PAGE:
Many athletes, (Lebron, Kobe, and Jordan) included, have all said that talent would have only gotten them but so far. Greatness comes from repetition in your craft. The key is to practice over and over until consistency itself is second nature. After studying the greats and concluding on what you like or don’t like, it’s time to crank your creativity in high gear and work. Using the Basquiat example again, The Radiant Child showed him painting for hours and honing his skills. Per the documentary, Basquiat was like a machine when it came to painting. His level of productivity was insane and by practicing/creating like a madman, he began to create the crucial elements that made him different. Without thinking too hard about it, a unique style began to emerge out of his consistency in practice. Normally, that is what happens. With practice, not only do you become sharp at the fundamentals of your art form, but you also develop the recipe for your style, unknowingly. Gary Vee and 9th Wonder, two of my favorites, often mention the importance of practice and consistency. They both believe that if you are consistent in quantity, style and quality will emerge from it. So, practice like a madman (or woman). Whatever it is you do or create, do it so much that it becomes second nature to you. Your secret sauce on what makes you different from others will begin to brew. Notate and be cognizant of similarities in your work too. That will help you with step 4 where the things really come together...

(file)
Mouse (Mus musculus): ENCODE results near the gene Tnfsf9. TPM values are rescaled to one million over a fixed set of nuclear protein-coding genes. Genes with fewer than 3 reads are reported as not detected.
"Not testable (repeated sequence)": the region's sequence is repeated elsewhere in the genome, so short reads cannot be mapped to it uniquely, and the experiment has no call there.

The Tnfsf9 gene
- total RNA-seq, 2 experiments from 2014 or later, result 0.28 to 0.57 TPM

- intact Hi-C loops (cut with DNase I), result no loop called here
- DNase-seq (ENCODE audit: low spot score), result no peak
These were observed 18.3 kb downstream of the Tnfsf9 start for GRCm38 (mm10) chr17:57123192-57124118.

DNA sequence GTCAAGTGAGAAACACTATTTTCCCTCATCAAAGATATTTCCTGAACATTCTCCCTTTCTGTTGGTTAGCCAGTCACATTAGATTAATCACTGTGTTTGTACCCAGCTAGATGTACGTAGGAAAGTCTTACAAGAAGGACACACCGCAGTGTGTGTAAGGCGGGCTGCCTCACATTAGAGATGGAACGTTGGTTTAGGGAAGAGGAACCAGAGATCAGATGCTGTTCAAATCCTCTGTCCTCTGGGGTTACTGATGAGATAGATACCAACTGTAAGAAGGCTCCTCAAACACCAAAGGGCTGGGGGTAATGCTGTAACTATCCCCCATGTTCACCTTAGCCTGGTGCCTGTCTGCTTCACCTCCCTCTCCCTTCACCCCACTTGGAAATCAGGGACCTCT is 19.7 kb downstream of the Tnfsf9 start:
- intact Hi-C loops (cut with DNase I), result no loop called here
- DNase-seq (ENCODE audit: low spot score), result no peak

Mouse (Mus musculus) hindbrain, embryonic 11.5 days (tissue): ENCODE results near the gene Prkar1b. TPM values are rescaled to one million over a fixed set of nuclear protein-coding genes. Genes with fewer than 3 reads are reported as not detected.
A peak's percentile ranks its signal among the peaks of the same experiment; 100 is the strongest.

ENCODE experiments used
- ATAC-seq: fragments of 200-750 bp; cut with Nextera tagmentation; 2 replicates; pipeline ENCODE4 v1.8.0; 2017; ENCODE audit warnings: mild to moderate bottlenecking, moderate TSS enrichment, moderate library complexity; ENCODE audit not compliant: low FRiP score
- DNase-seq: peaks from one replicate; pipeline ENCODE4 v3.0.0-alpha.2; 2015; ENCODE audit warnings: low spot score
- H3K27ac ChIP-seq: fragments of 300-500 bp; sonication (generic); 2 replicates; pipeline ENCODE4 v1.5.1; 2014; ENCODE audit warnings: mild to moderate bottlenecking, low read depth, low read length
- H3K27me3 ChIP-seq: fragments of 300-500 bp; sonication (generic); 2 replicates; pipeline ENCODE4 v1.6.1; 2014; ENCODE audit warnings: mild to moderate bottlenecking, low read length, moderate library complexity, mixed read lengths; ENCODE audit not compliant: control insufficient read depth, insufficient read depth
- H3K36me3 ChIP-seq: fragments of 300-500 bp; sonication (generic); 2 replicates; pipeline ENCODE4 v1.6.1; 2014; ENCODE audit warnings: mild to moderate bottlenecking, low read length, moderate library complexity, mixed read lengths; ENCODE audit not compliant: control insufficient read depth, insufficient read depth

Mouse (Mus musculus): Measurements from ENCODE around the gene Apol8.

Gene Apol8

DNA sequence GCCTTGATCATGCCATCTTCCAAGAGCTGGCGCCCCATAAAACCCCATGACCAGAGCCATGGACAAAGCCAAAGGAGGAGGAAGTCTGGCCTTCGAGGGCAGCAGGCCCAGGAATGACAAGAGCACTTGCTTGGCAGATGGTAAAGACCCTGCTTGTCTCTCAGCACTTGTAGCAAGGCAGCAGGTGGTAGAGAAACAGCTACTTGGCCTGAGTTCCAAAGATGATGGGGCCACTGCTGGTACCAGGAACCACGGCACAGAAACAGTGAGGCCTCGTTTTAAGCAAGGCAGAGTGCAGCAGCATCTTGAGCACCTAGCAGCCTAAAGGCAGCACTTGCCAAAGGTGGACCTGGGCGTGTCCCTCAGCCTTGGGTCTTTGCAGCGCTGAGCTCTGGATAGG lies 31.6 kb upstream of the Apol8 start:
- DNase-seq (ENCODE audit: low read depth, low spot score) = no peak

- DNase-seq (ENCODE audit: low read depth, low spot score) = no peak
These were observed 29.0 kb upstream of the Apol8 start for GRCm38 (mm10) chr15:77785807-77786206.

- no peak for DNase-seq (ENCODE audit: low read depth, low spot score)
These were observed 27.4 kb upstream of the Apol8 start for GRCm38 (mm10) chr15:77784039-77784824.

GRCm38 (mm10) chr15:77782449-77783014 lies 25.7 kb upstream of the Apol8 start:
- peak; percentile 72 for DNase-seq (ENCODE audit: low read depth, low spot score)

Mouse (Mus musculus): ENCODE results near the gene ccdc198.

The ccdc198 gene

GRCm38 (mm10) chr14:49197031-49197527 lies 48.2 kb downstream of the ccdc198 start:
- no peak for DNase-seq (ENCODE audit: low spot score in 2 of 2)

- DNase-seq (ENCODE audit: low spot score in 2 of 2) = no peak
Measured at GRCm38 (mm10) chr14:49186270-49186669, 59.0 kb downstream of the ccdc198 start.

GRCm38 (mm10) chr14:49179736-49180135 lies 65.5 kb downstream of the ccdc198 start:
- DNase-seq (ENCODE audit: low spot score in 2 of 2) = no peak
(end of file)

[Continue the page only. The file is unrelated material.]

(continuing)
4. Use Consistent Elements.